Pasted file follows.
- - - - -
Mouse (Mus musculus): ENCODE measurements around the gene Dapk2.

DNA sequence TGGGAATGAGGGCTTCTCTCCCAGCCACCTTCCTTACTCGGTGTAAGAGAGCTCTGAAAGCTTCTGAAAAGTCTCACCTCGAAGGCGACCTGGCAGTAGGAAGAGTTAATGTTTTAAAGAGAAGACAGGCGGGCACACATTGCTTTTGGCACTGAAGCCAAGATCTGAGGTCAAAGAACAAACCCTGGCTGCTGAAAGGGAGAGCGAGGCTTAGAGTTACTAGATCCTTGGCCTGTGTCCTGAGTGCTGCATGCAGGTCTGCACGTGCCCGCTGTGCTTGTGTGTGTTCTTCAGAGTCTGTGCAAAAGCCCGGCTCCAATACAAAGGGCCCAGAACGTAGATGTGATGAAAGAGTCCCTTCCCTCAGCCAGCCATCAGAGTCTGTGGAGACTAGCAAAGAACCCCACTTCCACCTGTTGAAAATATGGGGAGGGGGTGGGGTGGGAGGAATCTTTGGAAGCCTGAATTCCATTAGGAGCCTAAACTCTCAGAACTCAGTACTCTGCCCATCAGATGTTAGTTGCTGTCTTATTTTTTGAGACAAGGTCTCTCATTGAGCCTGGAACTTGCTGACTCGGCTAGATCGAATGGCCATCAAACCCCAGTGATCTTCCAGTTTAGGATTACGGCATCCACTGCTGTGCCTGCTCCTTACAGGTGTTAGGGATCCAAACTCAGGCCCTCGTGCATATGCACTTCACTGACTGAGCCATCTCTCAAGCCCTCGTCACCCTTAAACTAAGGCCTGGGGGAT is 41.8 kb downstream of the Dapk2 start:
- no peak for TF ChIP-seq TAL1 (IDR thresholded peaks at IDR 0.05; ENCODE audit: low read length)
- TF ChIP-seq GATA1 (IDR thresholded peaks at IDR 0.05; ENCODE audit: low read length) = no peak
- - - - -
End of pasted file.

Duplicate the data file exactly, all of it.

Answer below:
Mouse (Mus musculus): ENCODE measurements around the gene Dapk2.

DNA sequence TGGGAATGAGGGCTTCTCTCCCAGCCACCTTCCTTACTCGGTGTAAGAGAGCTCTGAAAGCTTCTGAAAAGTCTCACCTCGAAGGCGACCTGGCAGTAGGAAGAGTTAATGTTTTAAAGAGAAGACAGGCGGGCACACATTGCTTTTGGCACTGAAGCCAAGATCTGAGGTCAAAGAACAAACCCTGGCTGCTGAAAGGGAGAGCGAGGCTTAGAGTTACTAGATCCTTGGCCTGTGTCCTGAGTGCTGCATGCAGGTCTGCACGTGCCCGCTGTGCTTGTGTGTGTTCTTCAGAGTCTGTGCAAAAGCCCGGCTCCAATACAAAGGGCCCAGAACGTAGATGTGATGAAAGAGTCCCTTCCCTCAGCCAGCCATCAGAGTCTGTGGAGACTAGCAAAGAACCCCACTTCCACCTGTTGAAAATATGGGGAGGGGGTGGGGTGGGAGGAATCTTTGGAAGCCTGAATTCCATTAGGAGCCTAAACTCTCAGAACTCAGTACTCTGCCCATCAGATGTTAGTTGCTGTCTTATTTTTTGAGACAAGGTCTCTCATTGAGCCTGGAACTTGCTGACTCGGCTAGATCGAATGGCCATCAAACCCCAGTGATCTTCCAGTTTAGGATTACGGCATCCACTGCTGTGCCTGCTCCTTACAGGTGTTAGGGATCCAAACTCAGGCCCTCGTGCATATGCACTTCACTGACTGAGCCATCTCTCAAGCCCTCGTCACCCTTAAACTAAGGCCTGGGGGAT is 41.8 kb downstream of the Dapk2 start:
- no peak for TF ChIP-seq TAL1 (IDR thresholded peaks at IDR 0.05; ENCODE audit: low read length)
- TF ChIP-seq GATA1 (IDR thresholded peaks at IDR 0.05; ENCODE audit: low read length) = no peak